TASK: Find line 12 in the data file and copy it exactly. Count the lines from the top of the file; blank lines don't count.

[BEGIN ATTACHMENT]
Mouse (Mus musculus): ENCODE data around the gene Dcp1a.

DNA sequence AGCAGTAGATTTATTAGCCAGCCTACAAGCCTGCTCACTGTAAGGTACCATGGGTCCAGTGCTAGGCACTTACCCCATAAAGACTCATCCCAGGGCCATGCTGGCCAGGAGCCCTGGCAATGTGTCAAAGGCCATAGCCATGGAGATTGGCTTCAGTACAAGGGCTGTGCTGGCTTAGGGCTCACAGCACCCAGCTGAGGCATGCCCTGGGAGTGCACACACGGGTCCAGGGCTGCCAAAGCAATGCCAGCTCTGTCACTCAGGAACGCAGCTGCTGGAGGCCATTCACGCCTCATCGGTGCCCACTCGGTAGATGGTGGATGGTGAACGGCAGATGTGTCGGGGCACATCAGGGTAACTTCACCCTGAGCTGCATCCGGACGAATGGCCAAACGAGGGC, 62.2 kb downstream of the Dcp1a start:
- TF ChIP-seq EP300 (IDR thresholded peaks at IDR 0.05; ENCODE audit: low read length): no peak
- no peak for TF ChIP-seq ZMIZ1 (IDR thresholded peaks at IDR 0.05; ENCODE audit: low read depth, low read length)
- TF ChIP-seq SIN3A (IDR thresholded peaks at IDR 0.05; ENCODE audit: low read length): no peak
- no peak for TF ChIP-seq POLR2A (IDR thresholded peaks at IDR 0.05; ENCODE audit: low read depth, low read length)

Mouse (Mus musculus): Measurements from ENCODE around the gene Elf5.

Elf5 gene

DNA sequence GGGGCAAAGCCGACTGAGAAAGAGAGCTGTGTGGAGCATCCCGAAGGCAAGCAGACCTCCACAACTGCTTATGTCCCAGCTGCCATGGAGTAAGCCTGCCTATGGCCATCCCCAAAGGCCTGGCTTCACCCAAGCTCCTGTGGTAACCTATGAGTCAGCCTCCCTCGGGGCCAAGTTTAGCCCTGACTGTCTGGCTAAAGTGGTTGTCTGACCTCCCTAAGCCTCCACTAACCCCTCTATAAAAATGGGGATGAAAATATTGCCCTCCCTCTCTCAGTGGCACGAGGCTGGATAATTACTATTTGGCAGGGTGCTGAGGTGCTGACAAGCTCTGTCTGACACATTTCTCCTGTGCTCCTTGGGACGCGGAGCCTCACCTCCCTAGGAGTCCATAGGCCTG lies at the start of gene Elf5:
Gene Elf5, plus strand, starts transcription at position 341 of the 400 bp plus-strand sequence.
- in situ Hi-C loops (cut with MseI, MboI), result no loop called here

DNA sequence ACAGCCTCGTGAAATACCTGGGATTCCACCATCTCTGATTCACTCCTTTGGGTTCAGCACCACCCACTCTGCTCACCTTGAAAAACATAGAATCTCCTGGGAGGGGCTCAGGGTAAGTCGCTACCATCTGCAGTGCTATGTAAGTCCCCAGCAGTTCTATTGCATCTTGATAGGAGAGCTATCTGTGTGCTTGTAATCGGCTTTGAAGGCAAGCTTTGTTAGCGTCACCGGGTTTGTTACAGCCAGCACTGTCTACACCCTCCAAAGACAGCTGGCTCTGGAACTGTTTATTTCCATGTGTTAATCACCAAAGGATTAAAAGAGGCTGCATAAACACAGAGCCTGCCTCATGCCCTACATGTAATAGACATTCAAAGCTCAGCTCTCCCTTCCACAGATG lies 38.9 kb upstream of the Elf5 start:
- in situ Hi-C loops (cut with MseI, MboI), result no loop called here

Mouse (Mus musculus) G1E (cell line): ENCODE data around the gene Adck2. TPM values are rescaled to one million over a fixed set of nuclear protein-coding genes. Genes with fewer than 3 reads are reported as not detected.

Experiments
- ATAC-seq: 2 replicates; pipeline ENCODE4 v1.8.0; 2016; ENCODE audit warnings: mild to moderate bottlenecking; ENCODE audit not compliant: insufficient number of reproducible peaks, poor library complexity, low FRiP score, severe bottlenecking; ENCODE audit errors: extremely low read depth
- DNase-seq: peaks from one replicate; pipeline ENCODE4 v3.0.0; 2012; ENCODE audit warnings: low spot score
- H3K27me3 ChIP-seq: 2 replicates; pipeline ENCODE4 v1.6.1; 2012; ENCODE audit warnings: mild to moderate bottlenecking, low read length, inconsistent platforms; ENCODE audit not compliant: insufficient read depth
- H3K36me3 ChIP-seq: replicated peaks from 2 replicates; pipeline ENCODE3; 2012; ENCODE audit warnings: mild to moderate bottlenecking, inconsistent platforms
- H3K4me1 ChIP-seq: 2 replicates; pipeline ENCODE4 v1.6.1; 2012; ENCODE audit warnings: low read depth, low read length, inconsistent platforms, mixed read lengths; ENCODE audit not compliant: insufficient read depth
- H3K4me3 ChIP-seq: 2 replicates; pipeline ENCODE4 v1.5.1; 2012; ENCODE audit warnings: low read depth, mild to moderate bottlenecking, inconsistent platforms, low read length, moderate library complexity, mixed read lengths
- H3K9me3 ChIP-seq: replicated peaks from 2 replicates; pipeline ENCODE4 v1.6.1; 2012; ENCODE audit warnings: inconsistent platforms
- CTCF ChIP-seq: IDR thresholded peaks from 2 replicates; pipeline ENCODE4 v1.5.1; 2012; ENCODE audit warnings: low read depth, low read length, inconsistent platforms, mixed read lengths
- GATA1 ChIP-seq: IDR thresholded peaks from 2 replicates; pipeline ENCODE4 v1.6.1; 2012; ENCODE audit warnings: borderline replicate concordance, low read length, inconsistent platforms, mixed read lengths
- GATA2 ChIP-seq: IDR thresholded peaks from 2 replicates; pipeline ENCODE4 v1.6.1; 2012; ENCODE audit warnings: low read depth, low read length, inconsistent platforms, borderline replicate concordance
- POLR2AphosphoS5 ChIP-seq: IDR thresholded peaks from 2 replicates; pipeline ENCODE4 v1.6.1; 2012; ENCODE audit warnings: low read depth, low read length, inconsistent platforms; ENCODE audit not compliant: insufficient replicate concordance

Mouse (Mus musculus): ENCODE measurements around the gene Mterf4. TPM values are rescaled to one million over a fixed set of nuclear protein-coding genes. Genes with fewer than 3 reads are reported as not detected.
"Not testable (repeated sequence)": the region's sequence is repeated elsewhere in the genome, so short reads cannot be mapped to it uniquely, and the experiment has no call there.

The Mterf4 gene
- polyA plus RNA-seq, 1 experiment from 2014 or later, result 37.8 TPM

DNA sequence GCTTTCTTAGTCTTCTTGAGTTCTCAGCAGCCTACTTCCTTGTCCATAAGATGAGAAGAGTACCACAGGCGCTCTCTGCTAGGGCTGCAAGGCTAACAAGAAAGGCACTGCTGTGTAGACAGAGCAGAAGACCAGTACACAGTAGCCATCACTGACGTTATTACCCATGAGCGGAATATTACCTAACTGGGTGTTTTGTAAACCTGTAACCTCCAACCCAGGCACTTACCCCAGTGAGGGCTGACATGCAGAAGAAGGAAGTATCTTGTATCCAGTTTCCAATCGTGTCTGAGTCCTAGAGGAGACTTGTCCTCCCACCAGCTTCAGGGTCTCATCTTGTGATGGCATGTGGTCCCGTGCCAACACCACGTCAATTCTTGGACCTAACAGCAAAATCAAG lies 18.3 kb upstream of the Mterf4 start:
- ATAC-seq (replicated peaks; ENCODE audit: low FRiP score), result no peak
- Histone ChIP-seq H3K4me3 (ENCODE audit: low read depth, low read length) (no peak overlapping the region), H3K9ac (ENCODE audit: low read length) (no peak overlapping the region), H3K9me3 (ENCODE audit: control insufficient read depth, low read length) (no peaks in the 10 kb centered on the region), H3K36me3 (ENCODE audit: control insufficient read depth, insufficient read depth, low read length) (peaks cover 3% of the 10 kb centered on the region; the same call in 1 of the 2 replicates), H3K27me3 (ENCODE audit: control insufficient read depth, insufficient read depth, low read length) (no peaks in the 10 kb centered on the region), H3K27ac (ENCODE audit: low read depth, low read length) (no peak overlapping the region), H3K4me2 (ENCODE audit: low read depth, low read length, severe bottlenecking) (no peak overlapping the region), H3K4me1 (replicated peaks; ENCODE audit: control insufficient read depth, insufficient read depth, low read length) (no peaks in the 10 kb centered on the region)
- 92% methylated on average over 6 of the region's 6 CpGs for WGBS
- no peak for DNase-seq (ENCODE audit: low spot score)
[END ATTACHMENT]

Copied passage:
DNA sequence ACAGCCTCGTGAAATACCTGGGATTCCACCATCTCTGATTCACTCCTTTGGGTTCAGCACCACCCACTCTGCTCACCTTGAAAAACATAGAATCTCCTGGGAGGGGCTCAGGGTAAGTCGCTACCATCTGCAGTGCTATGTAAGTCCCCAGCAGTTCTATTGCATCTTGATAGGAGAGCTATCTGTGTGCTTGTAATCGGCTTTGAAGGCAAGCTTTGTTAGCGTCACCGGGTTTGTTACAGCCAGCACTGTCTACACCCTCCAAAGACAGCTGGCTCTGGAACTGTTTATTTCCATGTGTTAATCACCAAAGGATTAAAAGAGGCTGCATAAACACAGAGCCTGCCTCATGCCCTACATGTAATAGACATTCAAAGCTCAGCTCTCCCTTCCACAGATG lies 38.9 kb upstream of the Elf5 start: